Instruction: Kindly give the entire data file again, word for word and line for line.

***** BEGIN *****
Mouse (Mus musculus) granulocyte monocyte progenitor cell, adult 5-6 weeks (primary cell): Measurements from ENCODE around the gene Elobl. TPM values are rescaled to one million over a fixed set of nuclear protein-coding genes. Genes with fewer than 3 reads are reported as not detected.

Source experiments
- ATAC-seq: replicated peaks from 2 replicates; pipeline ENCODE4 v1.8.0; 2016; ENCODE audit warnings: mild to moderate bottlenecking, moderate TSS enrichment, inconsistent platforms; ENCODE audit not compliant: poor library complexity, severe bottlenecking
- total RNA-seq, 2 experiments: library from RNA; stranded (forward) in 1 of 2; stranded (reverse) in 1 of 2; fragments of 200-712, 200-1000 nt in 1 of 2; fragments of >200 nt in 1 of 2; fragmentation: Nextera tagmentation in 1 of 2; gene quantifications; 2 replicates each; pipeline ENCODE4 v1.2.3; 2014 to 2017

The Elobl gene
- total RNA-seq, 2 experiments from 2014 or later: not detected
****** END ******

Mouse (Mus musculus) granulocyte monocyte progenitor cell, adult 5-6 weeks (primary cell): Measurements from ENCODE around the gene Elobl. TPM values are rescaled to one million over a fixed set of nuclear protein-coding genes. Genes with fewer than 3 reads are reported as not detected.

Source experiments
- ATAC-seq: replicated peaks from 2 replicates; pipeline ENCODE4 v1.8.0; 2016; ENCODE audit warnings: mild to moderate bottlenecking, moderate TSS enrichment, inconsistent platforms; ENCODE audit not compliant: poor library complexity, severe bottlenecking
- total RNA-seq, 2 experiments: library from RNA; stranded (forward) in 1 of 2; stranded (reverse) in 1 of 2; fragments of 200-712, 200-1000 nt in 1 of 2; fragments of >200 nt in 1 of 2; fragmentation: Nextera tagmentation in 1 of 2; gene quantifications; 2 replicates each; pipeline ENCODE4 v1.2.3; 2014 to 2017

The Elobl gene
- total RNA-seq, 2 experiments from 2014 or later: not detected